By editorial board • 

GOP needs to rethink its strategy in Oregon

Democrats once again swept all four statewide offices in Oregon. They also retained their supermajority status in the state Legislature, and continued to claim both the state’s U.S. Senate seats, along with four of it’s five U.S. House seats.

The GOP has not won a race for governor since 1982, or attorney general or state treasurer since 1986. Except for the late Dennis Richardson’s victory in 2016, it has not seated a secretary of state since 1980 — and that’s an office it had held continuously for 107 years when Norma Paulus completed her second term.

Former secretaries of state Tom McCall and Mark Hatfield, both of whom went on to win governorships, would no doubt be shocked to learn of the 40-year banishment. And rightly so.

So what’s wrong with Oregon’s Republican Party?

In our view, nothing a dose of common-sense moderation wouldn’t cure. It’s never going to succeed fielding candidates like QAnon supporter Jo Rae Perkins for the U.S. Senate.

We believe to the depth of our hearts that one-party rule is a recipe for disaster in a democracy. Nothing corrupts more absolutely than absolute power, so it doesn’t behoove us to trust either party with it.

That’s one reason we endorsed Republican Ron Noble for the state Legislature in House District 24 and Republican Kim Thatcher for secretary of state. We felt they might help check potential abuses.

However, when the GOP regularly appears to favor candidates from the far right, it’s not going to win much in the way of electoral endorsements, let alone electoral victories.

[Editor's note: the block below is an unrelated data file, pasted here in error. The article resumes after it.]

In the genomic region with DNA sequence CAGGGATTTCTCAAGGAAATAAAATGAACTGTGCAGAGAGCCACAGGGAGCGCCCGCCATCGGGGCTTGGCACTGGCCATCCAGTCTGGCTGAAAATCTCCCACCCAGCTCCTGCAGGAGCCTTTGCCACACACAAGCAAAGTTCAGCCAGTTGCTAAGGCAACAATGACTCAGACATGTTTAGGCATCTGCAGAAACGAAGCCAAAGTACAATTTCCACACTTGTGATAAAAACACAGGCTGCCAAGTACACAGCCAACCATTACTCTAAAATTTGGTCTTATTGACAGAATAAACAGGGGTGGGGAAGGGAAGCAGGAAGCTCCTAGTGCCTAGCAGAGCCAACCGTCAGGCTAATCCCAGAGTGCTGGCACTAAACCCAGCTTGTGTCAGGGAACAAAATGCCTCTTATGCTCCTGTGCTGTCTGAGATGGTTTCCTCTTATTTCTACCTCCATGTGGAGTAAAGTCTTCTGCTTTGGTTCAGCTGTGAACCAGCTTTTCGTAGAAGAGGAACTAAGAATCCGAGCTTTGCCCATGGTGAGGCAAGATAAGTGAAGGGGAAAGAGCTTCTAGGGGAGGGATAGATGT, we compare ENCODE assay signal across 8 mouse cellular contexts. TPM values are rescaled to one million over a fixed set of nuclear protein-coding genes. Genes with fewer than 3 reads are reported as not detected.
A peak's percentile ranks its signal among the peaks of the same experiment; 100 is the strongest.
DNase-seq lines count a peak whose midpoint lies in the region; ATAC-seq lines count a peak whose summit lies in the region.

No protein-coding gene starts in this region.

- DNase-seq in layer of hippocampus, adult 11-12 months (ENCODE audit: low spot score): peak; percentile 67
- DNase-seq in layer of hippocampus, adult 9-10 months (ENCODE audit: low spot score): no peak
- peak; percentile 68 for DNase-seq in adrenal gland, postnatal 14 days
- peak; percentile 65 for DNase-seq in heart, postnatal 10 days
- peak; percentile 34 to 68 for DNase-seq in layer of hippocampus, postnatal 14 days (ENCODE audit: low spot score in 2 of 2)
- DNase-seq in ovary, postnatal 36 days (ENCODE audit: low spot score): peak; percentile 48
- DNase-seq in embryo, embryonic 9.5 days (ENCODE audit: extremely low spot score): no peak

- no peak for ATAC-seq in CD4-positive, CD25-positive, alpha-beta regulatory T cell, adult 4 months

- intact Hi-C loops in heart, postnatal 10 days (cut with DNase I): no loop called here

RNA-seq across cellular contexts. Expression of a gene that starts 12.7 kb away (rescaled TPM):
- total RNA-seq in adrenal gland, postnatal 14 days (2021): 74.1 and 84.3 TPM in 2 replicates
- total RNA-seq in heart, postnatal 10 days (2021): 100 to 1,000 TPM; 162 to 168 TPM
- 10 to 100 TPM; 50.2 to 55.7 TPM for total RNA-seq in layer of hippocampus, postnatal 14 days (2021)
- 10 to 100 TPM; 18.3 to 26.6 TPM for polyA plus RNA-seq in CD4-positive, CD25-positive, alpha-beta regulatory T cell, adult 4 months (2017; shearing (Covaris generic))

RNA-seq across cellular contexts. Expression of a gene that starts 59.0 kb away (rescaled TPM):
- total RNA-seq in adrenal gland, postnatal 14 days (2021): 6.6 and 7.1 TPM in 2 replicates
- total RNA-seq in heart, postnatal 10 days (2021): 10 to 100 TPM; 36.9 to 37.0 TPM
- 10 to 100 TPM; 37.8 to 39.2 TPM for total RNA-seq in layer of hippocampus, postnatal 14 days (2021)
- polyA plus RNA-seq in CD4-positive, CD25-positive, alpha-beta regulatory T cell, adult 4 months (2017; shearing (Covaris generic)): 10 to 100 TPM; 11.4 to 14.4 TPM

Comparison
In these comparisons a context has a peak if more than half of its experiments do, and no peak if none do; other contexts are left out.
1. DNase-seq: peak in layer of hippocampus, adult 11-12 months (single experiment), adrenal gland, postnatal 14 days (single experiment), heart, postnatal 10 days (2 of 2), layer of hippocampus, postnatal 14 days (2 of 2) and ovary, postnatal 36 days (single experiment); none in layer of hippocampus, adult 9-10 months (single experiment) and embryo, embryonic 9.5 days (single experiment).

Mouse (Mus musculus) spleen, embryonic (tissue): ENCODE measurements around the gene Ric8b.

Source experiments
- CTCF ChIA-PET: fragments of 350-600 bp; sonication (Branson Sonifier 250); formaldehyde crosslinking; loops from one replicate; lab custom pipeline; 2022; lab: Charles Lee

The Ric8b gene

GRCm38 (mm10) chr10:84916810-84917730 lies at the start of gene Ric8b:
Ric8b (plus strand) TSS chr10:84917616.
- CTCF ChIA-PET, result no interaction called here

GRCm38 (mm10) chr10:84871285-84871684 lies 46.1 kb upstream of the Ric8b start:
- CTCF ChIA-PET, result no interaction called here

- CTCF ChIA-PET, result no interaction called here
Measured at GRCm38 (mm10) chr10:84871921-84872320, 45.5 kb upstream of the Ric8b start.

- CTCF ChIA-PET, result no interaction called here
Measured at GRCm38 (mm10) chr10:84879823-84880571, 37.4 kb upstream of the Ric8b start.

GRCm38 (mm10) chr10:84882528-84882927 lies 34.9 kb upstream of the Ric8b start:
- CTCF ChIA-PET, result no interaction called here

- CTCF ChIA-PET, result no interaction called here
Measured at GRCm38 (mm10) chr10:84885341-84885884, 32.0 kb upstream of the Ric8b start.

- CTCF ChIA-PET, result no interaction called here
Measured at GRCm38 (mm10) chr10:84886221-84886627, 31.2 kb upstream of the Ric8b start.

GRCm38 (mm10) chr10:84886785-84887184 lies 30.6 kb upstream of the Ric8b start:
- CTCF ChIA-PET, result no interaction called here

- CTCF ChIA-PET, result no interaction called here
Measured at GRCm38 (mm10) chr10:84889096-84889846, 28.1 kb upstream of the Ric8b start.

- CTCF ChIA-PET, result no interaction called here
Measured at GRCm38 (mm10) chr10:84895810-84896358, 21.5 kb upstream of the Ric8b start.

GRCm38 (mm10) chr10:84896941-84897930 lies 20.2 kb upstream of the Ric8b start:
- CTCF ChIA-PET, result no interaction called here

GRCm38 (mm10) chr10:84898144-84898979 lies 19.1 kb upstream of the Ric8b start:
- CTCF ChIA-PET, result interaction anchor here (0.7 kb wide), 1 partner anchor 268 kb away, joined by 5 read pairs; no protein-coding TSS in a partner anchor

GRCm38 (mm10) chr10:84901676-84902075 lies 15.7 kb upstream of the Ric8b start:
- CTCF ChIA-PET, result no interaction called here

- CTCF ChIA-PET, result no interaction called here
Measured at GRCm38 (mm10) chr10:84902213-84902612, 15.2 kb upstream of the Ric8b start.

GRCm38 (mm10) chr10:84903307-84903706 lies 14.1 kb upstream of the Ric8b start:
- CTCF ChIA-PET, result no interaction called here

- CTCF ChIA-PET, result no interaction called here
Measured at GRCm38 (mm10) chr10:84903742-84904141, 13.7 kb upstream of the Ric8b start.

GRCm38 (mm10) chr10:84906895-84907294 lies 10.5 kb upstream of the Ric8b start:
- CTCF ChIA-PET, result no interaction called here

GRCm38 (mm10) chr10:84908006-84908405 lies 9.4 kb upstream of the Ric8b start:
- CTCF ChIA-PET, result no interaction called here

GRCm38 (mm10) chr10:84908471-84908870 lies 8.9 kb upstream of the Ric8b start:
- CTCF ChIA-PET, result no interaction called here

A moderate state demands moderate candidates — candidates in the mold of McCall, Hatfield and Paulus. To win statewide, they have to run respectably even in the unfriendly confines of the Portland Metropolitan Area.

This is a lesson the Yamhill County GOP should take to heart as well.

It not only backed an overtly Republican candidate in a non-partisan county treasurer’s race, but also waded into this year’s non-partisan city of McMinnville races. City voters firmly rejected the partisan power grab visited on their community.

We understand the party’s temptation. After all, if this county had its way, Thatcher would be headed to the Secretary of State’s Office, Perkins to the U.S. Senate, Christopher Christensen to the U.S. House, Michael Cross to the Attorney General’s Office and Jeff Gudman to the State Treasurer’s Office.

However, local voters tend to be more discerning in local races with district matters at stake. And we bless them for that.

Partisan politics has its place, but never at the city level, and rarely at the county.